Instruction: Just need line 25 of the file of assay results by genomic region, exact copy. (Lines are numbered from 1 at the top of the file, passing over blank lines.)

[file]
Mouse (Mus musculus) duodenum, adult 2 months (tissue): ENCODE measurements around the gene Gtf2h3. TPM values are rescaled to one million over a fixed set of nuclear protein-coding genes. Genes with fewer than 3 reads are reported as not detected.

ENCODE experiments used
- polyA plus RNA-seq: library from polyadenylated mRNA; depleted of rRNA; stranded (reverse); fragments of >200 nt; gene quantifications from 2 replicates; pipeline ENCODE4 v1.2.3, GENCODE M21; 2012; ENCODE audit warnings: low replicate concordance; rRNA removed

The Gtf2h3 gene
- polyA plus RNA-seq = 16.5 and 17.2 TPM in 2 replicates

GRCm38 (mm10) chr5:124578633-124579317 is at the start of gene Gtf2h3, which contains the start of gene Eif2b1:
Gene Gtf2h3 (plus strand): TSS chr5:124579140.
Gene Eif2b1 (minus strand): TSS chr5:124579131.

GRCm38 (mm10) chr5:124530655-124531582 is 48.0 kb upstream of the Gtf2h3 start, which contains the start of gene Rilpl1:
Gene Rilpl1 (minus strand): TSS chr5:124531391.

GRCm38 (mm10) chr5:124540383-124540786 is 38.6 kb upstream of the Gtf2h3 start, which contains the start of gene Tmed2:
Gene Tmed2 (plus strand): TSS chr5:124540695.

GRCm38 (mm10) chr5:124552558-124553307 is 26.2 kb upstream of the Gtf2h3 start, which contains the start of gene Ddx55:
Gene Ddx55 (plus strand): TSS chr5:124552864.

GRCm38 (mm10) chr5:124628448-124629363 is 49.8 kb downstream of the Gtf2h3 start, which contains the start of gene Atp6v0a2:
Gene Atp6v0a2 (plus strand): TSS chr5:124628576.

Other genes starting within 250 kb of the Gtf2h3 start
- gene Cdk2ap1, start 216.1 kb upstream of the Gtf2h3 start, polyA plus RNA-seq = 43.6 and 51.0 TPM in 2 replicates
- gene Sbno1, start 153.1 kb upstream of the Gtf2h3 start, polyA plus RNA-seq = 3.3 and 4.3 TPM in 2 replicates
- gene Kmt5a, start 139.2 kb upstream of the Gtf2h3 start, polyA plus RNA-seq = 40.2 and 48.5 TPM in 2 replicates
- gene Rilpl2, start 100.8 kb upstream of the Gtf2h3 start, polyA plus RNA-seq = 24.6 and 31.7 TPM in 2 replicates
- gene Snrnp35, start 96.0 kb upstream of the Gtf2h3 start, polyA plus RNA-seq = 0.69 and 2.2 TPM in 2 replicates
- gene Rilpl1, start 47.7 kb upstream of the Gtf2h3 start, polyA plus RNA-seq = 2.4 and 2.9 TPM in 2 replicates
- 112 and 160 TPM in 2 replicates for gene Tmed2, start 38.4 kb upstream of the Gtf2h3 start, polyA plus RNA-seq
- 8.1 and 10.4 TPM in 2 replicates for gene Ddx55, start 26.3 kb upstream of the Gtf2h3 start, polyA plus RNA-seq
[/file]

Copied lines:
- 8.1 and 10.4 TPM in 2 replicates for gene Ddx55, start 26.3 kb upstream of the Gtf2h3 start, polyA plus RNA-seq